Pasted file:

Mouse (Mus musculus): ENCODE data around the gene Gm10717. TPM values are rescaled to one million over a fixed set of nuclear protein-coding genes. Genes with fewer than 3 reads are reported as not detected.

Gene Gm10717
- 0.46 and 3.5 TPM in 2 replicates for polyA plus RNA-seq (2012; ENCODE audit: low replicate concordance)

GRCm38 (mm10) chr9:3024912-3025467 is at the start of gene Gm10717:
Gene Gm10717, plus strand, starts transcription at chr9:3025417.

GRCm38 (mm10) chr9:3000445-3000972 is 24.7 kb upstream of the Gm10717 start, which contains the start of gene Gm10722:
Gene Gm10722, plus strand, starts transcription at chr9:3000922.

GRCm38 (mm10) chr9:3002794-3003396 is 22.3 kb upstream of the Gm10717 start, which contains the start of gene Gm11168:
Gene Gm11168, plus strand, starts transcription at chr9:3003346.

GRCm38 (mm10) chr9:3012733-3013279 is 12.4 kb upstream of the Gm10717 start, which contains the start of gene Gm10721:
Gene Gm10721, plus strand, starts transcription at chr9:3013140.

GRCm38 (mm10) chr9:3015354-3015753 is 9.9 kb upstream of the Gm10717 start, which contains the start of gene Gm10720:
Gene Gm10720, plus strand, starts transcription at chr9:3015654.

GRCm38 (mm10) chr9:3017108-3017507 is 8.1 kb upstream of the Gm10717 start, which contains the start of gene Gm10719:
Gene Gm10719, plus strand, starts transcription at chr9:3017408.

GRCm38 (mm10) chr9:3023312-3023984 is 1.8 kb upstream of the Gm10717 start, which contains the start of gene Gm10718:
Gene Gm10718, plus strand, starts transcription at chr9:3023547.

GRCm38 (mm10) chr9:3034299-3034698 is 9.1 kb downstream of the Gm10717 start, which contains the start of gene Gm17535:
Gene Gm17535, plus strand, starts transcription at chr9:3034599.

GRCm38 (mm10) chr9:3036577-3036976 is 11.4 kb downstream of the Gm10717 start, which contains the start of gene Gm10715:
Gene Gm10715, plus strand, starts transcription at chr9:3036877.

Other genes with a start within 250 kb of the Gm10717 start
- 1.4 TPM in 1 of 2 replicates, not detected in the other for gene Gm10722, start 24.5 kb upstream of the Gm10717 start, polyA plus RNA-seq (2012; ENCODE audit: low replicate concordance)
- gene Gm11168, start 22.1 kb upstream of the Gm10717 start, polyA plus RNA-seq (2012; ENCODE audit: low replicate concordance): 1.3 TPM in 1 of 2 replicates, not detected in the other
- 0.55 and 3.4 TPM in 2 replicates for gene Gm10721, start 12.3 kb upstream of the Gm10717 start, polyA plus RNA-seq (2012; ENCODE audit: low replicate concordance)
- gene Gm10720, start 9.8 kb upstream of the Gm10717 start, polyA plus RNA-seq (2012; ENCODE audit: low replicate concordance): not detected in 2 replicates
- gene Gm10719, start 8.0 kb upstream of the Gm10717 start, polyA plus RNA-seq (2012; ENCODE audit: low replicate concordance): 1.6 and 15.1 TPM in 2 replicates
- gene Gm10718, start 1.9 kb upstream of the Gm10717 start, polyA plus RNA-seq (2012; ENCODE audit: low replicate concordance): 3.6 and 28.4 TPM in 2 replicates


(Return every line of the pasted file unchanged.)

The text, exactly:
Mouse (Mus musculus): ENCODE data around the gene Gm10717. TPM values are rescaled to one million over a fixed set of nuclear protein-coding genes. Genes with fewer than 3 reads are reported as not detected.

Gene Gm10717
- 0.46 and 3.5 TPM in 2 replicates for polyA plus RNA-seq (2012; ENCODE audit: low replicate concordance)

GRCm38 (mm10) chr9:3024912-3025467 is at the start of gene Gm10717:
Gene Gm10717, plus strand, starts transcription at chr9:3025417.

GRCm38 (mm10) chr9:3000445-3000972 is 24.7 kb upstream of the Gm10717 start, which contains the start of gene Gm10722:
Gene Gm10722, plus strand, starts transcription at chr9:3000922.

GRCm38 (mm10) chr9:3002794-3003396 is 22.3 kb upstream of the Gm10717 start, which contains the start of gene Gm11168:
Gene Gm11168, plus strand, starts transcription at chr9:3003346.

GRCm38 (mm10) chr9:3012733-3013279 is 12.4 kb upstream of the Gm10717 start, which contains the start of gene Gm10721:
Gene Gm10721, plus strand, starts transcription at chr9:3013140.

GRCm38 (mm10) chr9:3015354-3015753 is 9.9 kb upstream of the Gm10717 start, which contains the start of gene Gm10720:
Gene Gm10720, plus strand, starts transcription at chr9:3015654.

GRCm38 (mm10) chr9:3017108-3017507 is 8.1 kb upstream of the Gm10717 start, which contains the start of gene Gm10719:
Gene Gm10719, plus strand, starts transcription at chr9:3017408.

GRCm38 (mm10) chr9:3023312-3023984 is 1.8 kb upstream of the Gm10717 start, which contains the start of gene Gm10718:
Gene Gm10718, plus strand, starts transcription at chr9:3023547.

GRCm38 (mm10) chr9:3034299-3034698 is 9.1 kb downstream of the Gm10717 start, which contains the start of gene Gm17535:
Gene Gm17535, plus strand, starts transcription at chr9:3034599.

GRCm38 (mm10) chr9:3036577-3036976 is 11.4 kb downstream of the Gm10717 start, which contains the start of gene Gm10715:
Gene Gm10715, plus strand, starts transcription at chr9:3036877.

Other genes with a start within 250 kb of the Gm10717 start
- 1.4 TPM in 1 of 2 replicates, not detected in the other for gene Gm10722, start 24.5 kb upstream of the Gm10717 start, polyA plus RNA-seq (2012; ENCODE audit: low replicate concordance)
- gene Gm11168, start 22.1 kb upstream of the Gm10717 start, polyA plus RNA-seq (2012; ENCODE audit: low replicate concordance): 1.3 TPM in 1 of 2 replicates, not detected in the other
- 0.55 and 3.4 TPM in 2 replicates for gene Gm10721, start 12.3 kb upstream of the Gm10717 start, polyA plus RNA-seq (2012; ENCODE audit: low replicate concordance)
- gene Gm10720, start 9.8 kb upstream of the Gm10717 start, polyA plus RNA-seq (2012; ENCODE audit: low replicate concordance): not detected in 2 replicates
- gene Gm10719, start 8.0 kb upstream of the Gm10717 start, polyA plus RNA-seq (2012; ENCODE audit: low replicate concordance): 1.6 and 15.1 TPM in 2 replicates
- gene Gm10718, start 1.9 kb upstream of the Gm10717 start, polyA plus RNA-seq (2012; ENCODE audit: low replicate concordance): 3.6 and 28.4 TPM in 2 replicates